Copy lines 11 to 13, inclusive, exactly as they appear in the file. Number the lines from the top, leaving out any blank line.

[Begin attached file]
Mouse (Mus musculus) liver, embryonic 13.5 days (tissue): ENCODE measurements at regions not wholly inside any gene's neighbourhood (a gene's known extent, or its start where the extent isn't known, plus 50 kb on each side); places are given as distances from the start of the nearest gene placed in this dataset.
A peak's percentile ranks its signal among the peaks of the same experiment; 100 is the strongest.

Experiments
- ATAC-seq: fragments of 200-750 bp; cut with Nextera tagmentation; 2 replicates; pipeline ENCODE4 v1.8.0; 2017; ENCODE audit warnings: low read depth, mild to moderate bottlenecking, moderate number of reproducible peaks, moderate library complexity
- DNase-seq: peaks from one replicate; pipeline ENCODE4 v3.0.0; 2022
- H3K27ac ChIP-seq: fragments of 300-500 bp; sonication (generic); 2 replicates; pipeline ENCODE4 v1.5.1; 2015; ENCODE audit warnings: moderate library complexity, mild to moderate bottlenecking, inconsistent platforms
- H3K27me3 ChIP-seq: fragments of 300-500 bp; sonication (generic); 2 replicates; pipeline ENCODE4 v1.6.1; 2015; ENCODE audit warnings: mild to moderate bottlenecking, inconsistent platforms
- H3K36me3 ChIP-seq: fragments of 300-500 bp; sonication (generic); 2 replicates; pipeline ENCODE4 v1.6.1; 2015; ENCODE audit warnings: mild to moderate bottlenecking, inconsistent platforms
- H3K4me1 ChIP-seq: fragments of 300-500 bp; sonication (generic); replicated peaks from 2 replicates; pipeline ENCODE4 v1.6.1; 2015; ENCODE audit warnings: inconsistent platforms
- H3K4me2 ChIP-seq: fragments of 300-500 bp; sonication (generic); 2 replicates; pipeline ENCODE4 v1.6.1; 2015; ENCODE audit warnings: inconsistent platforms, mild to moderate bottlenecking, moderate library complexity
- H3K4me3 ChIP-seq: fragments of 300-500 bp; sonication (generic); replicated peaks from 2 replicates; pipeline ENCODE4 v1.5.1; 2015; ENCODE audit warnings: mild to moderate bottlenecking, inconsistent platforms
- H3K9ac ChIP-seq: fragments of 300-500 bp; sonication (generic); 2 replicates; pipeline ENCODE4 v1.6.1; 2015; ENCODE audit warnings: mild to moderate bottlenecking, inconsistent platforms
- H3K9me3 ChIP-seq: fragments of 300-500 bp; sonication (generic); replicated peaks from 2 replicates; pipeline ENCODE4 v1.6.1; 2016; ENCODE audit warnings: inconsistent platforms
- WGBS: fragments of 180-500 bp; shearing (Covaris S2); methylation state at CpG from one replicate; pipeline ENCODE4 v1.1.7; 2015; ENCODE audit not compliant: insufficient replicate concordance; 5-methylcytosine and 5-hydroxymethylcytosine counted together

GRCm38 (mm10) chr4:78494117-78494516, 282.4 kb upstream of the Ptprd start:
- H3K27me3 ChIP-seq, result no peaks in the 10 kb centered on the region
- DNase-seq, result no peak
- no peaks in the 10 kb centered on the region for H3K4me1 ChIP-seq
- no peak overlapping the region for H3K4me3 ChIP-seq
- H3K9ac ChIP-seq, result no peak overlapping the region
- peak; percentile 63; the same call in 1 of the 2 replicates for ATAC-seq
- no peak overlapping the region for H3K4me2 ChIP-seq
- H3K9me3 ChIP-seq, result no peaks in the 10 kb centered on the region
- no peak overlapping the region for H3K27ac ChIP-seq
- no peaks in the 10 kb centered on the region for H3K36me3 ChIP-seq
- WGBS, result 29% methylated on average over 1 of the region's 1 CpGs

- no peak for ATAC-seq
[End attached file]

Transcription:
- H3K4me3 ChIP-seq: fragments of 300-500 bp; sonication (generic); replicated peaks from 2 replicates; pipeline ENCODE4 v1.5.1; 2015; ENCODE audit warnings: mild to moderate bottlenecking, inconsistent platforms
- H3K9ac ChIP-seq: fragments of 300-500 bp; sonication (generic); 2 replicates; pipeline ENCODE4 v1.6.1; 2015; ENCODE audit warnings: mild to moderate bottlenecking, inconsistent platforms
- H3K9me3 ChIP-seq: fragments of 300-500 bp; sonication (generic); replicated peaks from 2 replicates; pipeline ENCODE4 v1.6.1; 2016; ENCODE audit warnings: inconsistent platforms